Re: [RFC] para virt interface of perf to support kvm guest os statisticscollection in guest os

From: Avi Kivity
Date: Wed Jun 09 2010 - 05:42:10 EST

On 06/09/2010 12:21 PM, Zhang, Yanmin wrote:

One thing that's missing is documentation of the guest/host ABI. It
will be a requirement for inclusion, but it will also be a great help
for review, so please provide it ASAP.
I will add such document. It will includes:
1) Data struct perf_event definition. Guest os and host os have to share the same
data structure as host kernel will sync data (counte/overflows and others if needed)
changes back to guest os.
2) A list of all hypercalls
3) Guest need have NMI handler which checks all guest events.

Thanks. It may be easier to have just the documentation for the first few iterations so we can converge on a good interface, then update the code to match the interface.

Disabling the watchdog is unfortunate. Why is it necessary?
perf always uses NMI, so we disable the nmi_watchdog when a perf_event is
set up in case they might have impact.

Ok. Is that the case for the hardware pmus as well? If so it might be done in common code.

+static int kvm_pmu_enable(struct perf_event *event)
+ int ret;
+ unsigned long addr = __pa(event);
+ if (kvm_add_event(event))
+ return -1;
+ ret = kvm_hypercall3(KVM_PERF_OP, KVM_PERF_OP_ENABLE,
+ addr, (unsigned long) event->shadow);

This is suspicious. Passing virtual addresses to the host is always
problematic. Or event->shadow only used as an opaque cookie?
I use perf_event->shadow at both host and guest side.
1) At host side, perf_event->shadow points to an area including the page
mapping information about guest perf_event. Host kernel uses it to sync data
changes back to guest;
2) At guest side, perf_event->shadow save the virtual address of host
perf_event at host side. At guest side,
kvm_hypercall3(KVM_PERF_OP, KVM_PERF_OP_OPEN, ...) return the virtual address.
Guest os shouldn't use it but using it to pass it back to host kernel in following
hypercalls. It might be a security issue for host kernel. Originally, I planed guest
os not to use perf_event->shadow. Host kernel maintains a per-vcpu event-related
list whose key is addr of guest perf_event. But considering the vcpu thread migration
on logical cpu, such list needs lock and implementation becomes a little complicated.

I will double-check the list method as the security issue is there.

Besides the other concern, you cannot live migrate a host virtual address, since it changes from host to host. It's better to use a guest-chosen bounded small integer.

Need to detect the kvm pmu via its own cpuid bit.
Ok. I will add a feature, KVM_FEATURE_PARA_PERF, something like

Don't forget Documentation/kvm/cpuid.txt.
Ok, so event->shadow is never dereferenced. In that case better not
make it a pointer at all, keep it unsigned long.
Host kernel also uses it.

I see. So put it in a union. Or perhaps not even in a union - what if a kvm guest is also acting as a kvm host?

+static void kvm_sync_event_to_guest(struct perf_event *event, int overflows)
+ struct hw_perf_event *hwc =&event->hw;
+ struct kvmperf_event *kvmevent;
+ int offset, len, data_len, copied, page_offset;
+ struct page *event_page;
+ void *shared_kaddr;
+ kvmevent = event->shadow;
+ offset = kvmevent->event_offset;
+ /* Copy perf_event->count firstly */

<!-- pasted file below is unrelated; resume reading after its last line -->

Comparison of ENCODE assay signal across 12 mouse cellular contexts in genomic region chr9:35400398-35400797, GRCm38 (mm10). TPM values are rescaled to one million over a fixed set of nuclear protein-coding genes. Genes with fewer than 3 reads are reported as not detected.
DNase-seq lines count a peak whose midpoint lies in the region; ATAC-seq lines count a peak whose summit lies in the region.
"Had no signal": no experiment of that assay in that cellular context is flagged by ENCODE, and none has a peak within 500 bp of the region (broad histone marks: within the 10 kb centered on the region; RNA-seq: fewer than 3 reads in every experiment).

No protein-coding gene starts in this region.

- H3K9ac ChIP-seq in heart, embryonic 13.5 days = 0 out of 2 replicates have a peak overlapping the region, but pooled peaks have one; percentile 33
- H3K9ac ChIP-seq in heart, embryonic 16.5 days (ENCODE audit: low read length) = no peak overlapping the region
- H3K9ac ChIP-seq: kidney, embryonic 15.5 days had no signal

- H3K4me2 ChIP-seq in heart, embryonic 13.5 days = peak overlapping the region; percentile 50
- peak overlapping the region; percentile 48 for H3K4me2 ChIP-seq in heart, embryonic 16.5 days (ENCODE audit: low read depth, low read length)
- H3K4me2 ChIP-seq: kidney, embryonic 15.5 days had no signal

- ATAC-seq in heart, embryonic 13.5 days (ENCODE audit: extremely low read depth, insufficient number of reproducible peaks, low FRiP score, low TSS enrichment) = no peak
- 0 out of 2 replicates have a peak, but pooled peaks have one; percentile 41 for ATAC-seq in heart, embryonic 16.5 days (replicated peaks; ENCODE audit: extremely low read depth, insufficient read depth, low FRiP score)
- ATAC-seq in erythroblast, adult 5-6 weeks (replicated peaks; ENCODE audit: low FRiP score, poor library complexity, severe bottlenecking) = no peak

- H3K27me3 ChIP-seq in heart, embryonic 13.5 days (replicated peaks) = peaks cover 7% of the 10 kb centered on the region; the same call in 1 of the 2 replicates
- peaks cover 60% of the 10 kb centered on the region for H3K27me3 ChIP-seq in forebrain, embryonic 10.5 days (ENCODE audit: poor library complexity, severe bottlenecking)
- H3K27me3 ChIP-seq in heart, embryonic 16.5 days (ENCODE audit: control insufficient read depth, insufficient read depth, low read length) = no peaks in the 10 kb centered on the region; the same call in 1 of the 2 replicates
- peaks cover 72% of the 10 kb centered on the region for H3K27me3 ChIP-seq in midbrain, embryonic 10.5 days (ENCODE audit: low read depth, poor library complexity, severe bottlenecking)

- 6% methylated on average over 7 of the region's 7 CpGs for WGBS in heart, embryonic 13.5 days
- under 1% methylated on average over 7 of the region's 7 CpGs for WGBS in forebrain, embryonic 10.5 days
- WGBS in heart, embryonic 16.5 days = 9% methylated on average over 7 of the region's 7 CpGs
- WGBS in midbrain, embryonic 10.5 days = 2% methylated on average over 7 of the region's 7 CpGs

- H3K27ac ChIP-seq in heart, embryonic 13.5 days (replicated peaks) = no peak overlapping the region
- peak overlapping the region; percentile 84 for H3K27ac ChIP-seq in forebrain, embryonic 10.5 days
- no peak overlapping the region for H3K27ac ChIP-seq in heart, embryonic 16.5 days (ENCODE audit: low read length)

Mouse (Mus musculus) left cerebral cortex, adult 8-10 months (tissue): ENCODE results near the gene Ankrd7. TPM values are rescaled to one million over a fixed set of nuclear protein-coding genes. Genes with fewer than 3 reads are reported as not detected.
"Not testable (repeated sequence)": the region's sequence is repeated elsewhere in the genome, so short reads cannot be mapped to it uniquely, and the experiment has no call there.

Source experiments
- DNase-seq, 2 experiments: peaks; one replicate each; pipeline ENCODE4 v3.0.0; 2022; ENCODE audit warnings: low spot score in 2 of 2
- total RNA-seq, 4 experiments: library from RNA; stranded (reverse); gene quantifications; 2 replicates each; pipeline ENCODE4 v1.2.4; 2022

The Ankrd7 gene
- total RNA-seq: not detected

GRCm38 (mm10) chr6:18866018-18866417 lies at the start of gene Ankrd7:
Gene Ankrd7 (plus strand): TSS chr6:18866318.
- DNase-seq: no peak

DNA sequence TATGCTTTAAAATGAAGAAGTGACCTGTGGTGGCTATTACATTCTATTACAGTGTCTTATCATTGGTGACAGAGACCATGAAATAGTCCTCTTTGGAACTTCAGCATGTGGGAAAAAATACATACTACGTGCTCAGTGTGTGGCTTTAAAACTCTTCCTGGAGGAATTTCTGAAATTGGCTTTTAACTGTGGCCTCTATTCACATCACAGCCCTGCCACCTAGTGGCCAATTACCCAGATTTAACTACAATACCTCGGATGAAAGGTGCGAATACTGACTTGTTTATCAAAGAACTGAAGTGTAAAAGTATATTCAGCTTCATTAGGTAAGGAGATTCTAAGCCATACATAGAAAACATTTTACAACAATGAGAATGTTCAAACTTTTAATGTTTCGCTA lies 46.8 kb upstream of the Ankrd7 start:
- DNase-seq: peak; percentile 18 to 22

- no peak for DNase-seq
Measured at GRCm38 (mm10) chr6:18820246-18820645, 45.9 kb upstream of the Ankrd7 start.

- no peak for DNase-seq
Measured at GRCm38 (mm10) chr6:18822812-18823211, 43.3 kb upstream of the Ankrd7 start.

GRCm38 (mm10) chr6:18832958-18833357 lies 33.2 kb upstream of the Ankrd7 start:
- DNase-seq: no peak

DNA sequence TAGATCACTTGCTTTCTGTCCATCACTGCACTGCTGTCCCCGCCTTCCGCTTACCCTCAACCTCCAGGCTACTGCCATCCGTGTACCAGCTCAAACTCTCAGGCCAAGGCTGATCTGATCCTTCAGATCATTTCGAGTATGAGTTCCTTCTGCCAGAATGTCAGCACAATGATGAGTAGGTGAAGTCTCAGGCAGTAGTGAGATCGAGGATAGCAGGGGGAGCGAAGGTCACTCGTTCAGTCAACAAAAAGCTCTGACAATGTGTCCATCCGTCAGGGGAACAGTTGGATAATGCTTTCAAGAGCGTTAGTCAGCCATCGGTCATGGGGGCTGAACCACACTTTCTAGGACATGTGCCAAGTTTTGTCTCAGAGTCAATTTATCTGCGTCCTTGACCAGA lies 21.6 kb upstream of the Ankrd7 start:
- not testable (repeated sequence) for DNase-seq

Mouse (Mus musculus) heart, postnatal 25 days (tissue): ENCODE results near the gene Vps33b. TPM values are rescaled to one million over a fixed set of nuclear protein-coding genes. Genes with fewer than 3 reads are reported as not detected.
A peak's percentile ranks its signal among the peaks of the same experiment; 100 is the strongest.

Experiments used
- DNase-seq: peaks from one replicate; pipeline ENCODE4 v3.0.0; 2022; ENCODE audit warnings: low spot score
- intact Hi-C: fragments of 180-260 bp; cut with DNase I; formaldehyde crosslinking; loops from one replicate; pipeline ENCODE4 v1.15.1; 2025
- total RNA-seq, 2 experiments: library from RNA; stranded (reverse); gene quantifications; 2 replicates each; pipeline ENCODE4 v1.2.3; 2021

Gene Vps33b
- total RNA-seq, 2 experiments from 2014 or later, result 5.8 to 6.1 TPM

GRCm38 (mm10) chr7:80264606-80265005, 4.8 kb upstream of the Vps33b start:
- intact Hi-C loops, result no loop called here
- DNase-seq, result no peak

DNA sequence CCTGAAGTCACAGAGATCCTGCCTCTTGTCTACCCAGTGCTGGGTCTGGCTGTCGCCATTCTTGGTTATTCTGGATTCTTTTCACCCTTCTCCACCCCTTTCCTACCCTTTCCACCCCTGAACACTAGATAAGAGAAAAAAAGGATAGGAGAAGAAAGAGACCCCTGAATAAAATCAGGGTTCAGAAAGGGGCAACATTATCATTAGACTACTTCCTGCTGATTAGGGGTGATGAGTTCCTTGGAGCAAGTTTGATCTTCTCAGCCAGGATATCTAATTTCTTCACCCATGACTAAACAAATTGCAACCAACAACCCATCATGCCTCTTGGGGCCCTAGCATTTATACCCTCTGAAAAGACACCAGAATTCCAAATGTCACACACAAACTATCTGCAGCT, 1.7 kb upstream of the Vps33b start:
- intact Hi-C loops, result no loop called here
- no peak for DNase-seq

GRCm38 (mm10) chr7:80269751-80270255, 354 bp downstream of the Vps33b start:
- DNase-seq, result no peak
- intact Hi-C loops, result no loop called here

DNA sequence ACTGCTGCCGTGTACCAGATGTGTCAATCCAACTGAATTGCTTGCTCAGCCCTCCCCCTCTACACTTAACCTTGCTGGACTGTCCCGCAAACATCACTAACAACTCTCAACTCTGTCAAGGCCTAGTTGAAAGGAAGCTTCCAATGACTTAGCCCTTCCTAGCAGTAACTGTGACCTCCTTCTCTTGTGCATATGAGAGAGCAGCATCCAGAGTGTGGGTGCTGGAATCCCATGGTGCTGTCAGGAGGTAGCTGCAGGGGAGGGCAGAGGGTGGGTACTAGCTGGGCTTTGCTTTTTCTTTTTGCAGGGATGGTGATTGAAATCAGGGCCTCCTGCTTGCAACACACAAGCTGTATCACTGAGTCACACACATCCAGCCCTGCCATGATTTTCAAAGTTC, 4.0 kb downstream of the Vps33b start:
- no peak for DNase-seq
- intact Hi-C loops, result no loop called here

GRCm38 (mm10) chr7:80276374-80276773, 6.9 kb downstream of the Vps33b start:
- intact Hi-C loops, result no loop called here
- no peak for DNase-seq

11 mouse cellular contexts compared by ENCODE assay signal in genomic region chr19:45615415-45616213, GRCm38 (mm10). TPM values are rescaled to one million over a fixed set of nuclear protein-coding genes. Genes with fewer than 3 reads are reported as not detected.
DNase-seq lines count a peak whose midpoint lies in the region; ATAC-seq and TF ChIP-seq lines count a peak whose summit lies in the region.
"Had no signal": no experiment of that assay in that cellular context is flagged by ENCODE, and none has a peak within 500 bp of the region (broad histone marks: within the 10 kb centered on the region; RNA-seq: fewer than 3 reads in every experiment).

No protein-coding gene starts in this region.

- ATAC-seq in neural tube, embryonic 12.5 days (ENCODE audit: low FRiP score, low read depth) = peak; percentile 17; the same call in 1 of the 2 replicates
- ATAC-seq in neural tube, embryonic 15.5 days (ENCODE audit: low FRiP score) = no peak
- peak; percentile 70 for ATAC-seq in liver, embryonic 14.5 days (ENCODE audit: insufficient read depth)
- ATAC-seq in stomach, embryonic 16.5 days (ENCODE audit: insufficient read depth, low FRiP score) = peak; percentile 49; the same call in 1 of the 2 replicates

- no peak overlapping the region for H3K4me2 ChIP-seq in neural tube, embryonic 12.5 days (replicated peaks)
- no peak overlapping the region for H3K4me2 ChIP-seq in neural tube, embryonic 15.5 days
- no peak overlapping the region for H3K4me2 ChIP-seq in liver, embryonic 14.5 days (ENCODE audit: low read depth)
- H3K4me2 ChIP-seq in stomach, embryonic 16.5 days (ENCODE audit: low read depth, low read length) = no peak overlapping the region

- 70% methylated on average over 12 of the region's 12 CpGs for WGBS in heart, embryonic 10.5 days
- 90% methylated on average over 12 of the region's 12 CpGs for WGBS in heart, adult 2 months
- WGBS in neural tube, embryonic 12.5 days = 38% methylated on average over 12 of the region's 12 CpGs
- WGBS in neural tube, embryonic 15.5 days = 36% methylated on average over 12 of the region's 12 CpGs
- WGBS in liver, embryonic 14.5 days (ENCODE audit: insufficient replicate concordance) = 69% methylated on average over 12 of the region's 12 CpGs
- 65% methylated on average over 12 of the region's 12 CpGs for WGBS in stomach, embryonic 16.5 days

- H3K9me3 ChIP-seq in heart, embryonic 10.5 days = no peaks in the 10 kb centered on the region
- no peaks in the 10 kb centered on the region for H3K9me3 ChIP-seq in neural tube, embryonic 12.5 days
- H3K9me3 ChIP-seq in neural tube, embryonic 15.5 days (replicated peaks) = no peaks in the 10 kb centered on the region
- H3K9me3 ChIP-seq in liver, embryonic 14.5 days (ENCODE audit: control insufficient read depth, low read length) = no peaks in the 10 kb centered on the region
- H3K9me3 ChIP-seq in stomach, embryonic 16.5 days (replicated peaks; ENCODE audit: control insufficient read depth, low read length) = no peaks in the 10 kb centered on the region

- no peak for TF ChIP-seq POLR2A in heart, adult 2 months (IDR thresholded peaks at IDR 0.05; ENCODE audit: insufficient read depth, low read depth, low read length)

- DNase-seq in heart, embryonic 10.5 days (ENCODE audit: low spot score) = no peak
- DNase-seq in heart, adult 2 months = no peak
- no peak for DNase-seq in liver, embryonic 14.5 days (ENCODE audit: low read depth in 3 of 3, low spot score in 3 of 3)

+ offset += offsetof(struct perf_event, count);
+ if (offset< PAGE_SIZE) {
+ event_page = kvmevent->event_page;
+ page_offset = offset;
+ } else {
+ event_page = kvmevent->event_page2;
+ page_offset = offset - PAGE_SIZE;
+ }
+ shared_kaddr = kmap_atomic(event_page, KM_USER0);
+ *((atomic64_t *)(shared_kaddr + page_offset)) = event->count;

This copy will not be atomic on 32-bit hosts.
Right. But it shouldn't be a problem as vcpu thread stops when vmexit to
host to process events. In addition, only current cpu in guest accesses
perf_events linked to current cpu.

Ok. These restrictions should be documented.


+static struct perf_event *
+kvm_pv_perf_op_open(struct kvm_vcpu *vcpu, gpa_t addr)
+ int ret;
+ struct perf_event *event;
+ struct perf_event *host_event = NULL;
+ struct kvmperf_event *shadow = NULL;
+ event = kzalloc(sizeof(*event), GFP_KERNEL);
+ if (!event)
+ goto out;
+ shadow = kzalloc(sizeof(*shadow), GFP_KERNEL);
+ if (!shadow)
+ goto out;
+ shadow->event_page = gfn_to_page(vcpu->kvm, addr>> PAGE_SHIFT);
+ shadow->event_offset = addr& ~PAGE_MASK;

Might truncate on 32-bit hosts. PAGE_MASK is 32-bit while addr is 64 bit.
Above codes just run at host side. Is it possible that host kernel is 32 bit and
guest kernel is 64bits?

No, guest bitness always <= host bitness. But gpa_t is 64-bit even on 32-bit host/guest, so you can't use PAGE_MASK on that.

+ ret = kvm_read_guest(vcpu->kvm, addr, event, sizeof(*event));
+ if (ret)
+ goto out;

I assume this is to check existence?
Here calling kvm_read_guest is to get a copy of guest perf_event as it has
perf_event.attr. Host need the attr to create host perf_event.

It doesn't work well with memory
hotplug. In general it's preferred to use
kvm_read_guest()/kvm_write_guest() instead of gfn_to_page() during
initialization to prevent pinning and allow for hotplug.
That's an issue. But host kernel couldn't go to sleep when processing event
overflows under NMI context.

You can set a bit in vcpu->requests and schedule the copying there. vcpu->requests is always checked before guest entry.

It may be better to have the guest create an id to the host, and the
host can simply look up the id in a table:
Perhaps the address of guest perf_event is the best id.

That will need to be looked up in a hash table. A small id is best because it can be easily looked up by both guest and host.

error compiling committee.c: too many arguments to function

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